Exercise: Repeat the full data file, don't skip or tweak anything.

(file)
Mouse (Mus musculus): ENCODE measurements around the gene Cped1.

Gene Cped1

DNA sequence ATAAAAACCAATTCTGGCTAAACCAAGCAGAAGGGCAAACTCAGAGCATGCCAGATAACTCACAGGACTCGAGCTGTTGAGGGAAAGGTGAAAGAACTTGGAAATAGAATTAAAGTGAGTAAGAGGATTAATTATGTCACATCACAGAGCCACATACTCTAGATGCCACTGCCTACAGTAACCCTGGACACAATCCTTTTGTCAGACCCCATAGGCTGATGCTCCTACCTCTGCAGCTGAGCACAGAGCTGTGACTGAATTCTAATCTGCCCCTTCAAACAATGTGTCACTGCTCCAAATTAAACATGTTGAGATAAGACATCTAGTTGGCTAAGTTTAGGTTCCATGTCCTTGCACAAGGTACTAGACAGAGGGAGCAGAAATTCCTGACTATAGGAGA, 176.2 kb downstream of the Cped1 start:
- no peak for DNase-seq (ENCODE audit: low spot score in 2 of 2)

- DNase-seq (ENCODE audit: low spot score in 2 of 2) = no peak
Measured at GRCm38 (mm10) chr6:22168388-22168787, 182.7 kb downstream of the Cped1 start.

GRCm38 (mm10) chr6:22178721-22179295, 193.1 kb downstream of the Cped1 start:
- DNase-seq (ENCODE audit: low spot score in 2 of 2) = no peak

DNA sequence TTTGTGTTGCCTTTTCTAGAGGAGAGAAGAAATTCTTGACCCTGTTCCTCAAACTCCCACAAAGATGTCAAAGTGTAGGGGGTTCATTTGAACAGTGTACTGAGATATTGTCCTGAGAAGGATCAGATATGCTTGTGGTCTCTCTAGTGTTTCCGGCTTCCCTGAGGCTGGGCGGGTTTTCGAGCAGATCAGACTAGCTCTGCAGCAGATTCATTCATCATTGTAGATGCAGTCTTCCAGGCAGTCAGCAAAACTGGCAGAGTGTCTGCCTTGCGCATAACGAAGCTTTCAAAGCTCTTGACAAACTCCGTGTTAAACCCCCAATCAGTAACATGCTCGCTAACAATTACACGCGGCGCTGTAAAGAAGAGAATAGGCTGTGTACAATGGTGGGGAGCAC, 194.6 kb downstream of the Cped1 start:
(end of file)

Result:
Mouse (Mus musculus): ENCODE measurements around the gene Cped1.

Gene Cped1

DNA sequence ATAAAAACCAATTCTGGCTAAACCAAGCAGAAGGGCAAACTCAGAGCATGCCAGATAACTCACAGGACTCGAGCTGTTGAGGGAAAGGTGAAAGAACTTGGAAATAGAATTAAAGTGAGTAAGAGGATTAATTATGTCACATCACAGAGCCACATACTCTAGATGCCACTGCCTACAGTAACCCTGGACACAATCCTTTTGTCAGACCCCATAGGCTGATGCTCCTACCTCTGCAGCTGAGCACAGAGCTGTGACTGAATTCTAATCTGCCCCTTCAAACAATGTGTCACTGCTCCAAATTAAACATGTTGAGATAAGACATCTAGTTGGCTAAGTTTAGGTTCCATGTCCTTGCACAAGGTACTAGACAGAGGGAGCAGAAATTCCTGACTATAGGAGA, 176.2 kb downstream of the Cped1 start:
- no peak for DNase-seq (ENCODE audit: low spot score in 2 of 2)

- DNase-seq (ENCODE audit: low spot score in 2 of 2) = no peak
Measured at GRCm38 (mm10) chr6:22168388-22168787, 182.7 kb downstream of the Cped1 start.

GRCm38 (mm10) chr6:22178721-22179295, 193.1 kb downstream of the Cped1 start:
- DNase-seq (ENCODE audit: low spot score in 2 of 2) = no peak

DNA sequence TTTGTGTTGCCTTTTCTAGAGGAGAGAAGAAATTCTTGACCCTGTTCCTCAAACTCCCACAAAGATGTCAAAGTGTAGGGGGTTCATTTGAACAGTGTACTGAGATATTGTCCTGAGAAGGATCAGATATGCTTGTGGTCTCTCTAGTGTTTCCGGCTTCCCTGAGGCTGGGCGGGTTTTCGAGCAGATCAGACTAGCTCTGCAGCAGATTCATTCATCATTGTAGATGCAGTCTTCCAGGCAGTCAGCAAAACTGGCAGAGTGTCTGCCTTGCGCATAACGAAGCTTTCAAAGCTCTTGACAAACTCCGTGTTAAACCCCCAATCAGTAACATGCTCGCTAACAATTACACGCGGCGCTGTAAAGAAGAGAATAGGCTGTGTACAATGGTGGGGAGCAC, 194.6 kb downstream of the Cped1 start: